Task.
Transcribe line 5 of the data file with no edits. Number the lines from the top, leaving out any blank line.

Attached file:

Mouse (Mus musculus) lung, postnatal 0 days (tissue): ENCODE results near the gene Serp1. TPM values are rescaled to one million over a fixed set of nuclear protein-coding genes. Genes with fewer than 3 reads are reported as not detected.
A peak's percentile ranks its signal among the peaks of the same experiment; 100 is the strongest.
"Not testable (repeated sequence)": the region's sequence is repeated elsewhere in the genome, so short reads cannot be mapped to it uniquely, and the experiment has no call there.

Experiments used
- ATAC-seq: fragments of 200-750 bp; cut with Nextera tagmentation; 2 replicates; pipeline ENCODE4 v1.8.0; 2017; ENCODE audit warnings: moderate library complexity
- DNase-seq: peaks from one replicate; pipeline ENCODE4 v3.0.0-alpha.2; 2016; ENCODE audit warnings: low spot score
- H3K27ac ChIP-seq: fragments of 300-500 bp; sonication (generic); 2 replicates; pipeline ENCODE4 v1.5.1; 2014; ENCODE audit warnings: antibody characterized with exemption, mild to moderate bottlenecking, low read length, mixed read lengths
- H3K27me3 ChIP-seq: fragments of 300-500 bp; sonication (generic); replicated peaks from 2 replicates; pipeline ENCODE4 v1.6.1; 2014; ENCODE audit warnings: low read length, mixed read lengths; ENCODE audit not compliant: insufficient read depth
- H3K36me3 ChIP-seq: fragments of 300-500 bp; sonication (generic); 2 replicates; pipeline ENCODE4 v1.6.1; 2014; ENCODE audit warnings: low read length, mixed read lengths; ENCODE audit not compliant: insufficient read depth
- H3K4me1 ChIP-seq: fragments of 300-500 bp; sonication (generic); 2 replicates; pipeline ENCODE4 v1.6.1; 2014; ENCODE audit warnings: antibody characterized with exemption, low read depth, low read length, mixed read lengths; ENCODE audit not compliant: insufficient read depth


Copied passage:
- ATAC-seq: fragments of 200-750 bp; cut with Nextera tagmentation; 2 replicates; pipeline ENCODE4 v1.8.0; 2017; ENCODE audit warnings: moderate library complexity